The ALJ also stated that plaintiff was examined by Dr. Saad M. Al Shathir, M.D., in March 2010, who noted that plaintiff showed pain in straight-leg raising only at the eighty-degree level, with some mild spasms. (Id. at 23.) The ALJ discussed Dr. Al Shathir’s opinion that plaintiff could write, sit up and transfer, reach, bend, manipulate objects without incident, and had flexion within normal limits. (Id.) And the ALJ noted that plaintiff did not report the level of symptoms to Dr. Al Shathir that he testified about in the hearing. (Id.)

The ALJ gave some weight to the opinion of Dr. Michael Peril, M.D., whose April 2010 opinion stated that plaintiff could perform a range of light work. (Id.) Dr. Peril’s decision was confirmed as written by Dr. Gerald Siemsen, M.D., in August 2010. (Id.) The ALJ noted that Dr. Peril cited a lack of medical evidence of plaintiff’s symptoms and also the fact that Dr. Rose released plaintiff to go back to work, but that plaintiff never picked up the release and instead wanted to discuss unemployment. (Id.) The ALJ noted his agreement with Dr. Peril that there was a lack of objective evidence to support plaintiff’s complaints. (Id.) However, the ALJ relied on plaintiff’s disposition at the hearing and his subjective complaints in finding that plaintiff has some impairment. (Id.) Thus, the ALJ gave some credit to plaintiff’s subjective complaints in finding that additional limitations were warranted beyond those recommended by Drs. Peril and Siemsen and limited plaintiff to a range of sedentary work. (Id.) He also found that Dr. Al Shathir’s opinion regarding some limits in plaintiff’s straight-leg raising and flexion supported a finding that plaintiff has some impairment. (Id.)

Plaintiff argues that the ALJ found his statements to be not credible solely based on the lack of objective medical evidence supporting his complaints. The court does not agree. Although the ALJ did find that there was insufficient objective medical evidence in the record to support the level of limitation alleged by plaintiff, the ALJ also discussed plaintiff’s daily activities, his treatment for pain relief, and other factors.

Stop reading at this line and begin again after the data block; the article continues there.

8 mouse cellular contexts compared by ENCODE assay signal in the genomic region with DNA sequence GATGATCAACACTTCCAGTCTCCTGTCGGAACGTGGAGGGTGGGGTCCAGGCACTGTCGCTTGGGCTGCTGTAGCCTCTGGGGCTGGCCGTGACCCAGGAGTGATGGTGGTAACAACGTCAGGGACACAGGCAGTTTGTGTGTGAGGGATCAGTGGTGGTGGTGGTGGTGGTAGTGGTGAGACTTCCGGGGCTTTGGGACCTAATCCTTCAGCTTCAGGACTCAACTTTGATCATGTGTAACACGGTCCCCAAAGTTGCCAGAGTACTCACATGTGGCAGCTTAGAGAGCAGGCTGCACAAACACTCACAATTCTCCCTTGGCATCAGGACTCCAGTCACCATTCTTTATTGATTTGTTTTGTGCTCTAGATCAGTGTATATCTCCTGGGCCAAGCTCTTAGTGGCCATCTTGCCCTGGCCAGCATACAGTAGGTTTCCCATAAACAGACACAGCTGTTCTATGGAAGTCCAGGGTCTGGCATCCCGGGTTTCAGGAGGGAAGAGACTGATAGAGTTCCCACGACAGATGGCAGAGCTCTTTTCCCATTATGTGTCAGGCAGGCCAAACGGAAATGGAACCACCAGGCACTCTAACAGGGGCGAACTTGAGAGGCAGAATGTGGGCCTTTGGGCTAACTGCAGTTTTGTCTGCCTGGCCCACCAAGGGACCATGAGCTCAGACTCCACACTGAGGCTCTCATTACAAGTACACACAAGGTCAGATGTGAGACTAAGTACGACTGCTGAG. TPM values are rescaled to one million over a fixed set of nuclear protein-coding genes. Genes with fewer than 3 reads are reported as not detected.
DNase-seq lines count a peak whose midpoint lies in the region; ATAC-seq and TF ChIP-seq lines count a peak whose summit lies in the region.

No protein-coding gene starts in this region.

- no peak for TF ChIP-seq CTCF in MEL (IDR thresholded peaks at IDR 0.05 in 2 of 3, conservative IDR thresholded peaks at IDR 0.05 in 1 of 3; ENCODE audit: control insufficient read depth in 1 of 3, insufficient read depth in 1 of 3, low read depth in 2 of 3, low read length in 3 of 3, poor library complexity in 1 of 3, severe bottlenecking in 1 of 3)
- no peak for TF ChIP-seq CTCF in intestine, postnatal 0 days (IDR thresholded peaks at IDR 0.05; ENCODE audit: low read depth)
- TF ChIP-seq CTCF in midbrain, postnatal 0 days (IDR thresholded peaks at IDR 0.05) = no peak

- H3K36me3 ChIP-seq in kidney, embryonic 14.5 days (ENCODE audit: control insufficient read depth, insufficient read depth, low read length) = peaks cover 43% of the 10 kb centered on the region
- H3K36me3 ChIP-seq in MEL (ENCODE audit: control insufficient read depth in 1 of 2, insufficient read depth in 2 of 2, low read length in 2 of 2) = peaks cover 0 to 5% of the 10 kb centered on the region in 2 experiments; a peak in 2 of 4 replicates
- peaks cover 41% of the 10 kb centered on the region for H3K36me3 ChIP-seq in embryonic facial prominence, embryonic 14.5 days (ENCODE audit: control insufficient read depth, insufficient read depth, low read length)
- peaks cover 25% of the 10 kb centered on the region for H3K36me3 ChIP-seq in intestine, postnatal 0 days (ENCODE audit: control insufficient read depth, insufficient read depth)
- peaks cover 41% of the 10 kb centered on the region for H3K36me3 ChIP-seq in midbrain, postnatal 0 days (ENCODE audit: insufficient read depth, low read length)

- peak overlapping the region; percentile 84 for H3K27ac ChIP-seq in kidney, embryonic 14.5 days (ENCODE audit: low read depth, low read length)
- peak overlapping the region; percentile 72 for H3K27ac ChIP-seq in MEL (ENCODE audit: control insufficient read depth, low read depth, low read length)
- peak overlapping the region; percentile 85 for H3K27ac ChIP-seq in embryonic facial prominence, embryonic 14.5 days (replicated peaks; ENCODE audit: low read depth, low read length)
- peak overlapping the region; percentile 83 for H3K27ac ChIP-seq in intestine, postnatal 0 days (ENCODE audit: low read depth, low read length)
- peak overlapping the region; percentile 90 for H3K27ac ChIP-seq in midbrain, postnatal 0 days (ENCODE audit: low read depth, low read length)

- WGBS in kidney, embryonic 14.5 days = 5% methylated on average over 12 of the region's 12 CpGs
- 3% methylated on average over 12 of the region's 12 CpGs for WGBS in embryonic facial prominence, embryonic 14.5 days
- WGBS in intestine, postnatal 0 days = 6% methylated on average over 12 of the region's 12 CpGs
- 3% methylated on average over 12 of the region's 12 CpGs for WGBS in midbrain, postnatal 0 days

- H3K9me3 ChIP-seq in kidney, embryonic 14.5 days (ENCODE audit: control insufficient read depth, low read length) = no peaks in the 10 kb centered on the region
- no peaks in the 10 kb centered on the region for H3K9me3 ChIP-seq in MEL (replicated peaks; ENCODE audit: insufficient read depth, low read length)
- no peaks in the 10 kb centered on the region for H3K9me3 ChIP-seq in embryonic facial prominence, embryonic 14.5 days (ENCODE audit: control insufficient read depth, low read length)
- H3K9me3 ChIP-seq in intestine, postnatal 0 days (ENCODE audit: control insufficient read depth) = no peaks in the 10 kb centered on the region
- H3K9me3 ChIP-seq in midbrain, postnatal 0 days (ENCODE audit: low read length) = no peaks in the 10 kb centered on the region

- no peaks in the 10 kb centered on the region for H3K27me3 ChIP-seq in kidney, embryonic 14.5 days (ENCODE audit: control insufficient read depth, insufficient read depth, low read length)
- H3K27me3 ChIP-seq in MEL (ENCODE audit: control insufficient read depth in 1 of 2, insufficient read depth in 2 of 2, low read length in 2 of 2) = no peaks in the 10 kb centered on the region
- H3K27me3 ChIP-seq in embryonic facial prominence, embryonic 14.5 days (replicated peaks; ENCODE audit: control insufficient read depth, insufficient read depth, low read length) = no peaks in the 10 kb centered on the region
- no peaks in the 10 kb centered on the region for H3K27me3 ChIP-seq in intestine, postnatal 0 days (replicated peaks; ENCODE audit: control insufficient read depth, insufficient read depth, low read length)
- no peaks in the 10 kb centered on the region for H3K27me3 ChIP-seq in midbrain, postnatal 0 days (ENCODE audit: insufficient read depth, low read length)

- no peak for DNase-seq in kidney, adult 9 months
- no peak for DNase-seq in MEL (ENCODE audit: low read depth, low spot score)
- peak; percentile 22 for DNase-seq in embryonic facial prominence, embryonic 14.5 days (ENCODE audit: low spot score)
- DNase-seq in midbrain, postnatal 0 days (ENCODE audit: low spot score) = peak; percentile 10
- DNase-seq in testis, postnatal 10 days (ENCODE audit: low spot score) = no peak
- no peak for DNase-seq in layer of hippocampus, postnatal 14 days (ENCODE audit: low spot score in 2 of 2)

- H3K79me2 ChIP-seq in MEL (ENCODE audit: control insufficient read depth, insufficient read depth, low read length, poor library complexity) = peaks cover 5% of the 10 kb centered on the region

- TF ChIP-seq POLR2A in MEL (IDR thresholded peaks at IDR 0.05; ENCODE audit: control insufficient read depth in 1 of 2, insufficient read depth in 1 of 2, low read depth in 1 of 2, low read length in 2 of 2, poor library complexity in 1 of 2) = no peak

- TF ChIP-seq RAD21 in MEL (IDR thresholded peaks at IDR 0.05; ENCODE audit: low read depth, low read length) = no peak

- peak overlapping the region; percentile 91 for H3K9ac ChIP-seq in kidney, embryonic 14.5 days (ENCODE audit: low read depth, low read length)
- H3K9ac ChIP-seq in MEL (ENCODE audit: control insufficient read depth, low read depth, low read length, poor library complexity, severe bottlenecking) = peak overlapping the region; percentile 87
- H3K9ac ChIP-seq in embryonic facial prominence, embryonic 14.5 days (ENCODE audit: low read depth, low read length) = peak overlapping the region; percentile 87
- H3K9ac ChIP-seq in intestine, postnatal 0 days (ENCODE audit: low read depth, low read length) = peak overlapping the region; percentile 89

For example, the ALJ considered plaintiff’s statements that his problems were so severe that he: (1) needed help dressing, bathing, and could not grip things with his right arm; (2) spent about five hours on a typical day lying down; and (3) needed help getting out of bed some days and help preparing his own meals. (Id. at 21–22.) He then contrasted this with plaintiff’s statements that he (1) often watches his roommate’s twelve-year-old son and gives the children rides; (2) does light household chores when he is able; (3) shops; and (4) plays guitar, goes camping, and goes fishing. (Id. at 22.) The ALJ properly found these activities to be inconsistent with plaintiff’s complaints.

Although the ALJ did ultimately conclude that the objective medical evidence did not support the level of pain alleged by plaintiff, this was not his only reason for his credibility determination. The ALJ discussed multiple factors as required by law. He may not have discussed every factor, but strict adherence to the factors is not required. The court will not substitute its opinion for that of the fact-finder in this situation. The ALJ’s credibility determination is supported by substantial evidence.[1]

Second, plaintiff argues that the ALJ improperly evaluated his course of medical treatment. Specifically, plaintiff contends that the ALJ discredited him for not undergoing epidural treatments when he did in fact do so. In support, plaintiff quotes a portion of the ALJ’s decision in which he states: